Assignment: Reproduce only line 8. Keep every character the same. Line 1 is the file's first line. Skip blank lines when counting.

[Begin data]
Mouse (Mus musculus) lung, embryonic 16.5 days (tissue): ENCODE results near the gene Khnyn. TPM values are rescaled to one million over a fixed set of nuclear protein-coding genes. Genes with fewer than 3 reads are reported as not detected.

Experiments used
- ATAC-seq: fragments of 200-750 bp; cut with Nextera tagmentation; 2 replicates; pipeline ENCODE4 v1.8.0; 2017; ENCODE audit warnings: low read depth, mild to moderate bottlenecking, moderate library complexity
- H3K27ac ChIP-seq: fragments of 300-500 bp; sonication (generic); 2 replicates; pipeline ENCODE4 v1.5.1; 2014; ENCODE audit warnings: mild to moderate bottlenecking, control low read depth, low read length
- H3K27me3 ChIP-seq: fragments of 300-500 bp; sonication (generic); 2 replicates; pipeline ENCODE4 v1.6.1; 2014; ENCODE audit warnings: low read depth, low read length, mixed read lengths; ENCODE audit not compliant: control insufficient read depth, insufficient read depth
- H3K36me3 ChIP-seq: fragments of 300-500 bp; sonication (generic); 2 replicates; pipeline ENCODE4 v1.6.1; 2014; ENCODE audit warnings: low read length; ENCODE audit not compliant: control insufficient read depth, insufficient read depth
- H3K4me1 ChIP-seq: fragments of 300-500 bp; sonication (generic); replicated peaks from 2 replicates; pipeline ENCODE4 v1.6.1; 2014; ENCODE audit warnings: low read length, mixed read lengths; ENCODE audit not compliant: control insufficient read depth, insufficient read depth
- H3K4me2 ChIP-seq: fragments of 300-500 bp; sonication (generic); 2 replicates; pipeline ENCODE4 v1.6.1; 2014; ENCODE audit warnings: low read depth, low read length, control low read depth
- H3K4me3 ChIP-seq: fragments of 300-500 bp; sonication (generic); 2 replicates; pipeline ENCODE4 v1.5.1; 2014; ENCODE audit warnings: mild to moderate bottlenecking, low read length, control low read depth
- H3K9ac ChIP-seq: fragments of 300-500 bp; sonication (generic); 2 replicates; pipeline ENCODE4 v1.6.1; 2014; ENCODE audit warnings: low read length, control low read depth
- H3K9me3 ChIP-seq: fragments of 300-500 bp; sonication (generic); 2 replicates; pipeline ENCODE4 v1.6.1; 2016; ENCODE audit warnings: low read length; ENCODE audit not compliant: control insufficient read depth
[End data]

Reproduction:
- H3K4me2 ChIP-seq: fragments of 300-500 bp; sonication (generic); 2 replicates; pipeline ENCODE4 v1.6.1; 2014; ENCODE audit warnings: low read depth, low read length, control low read depth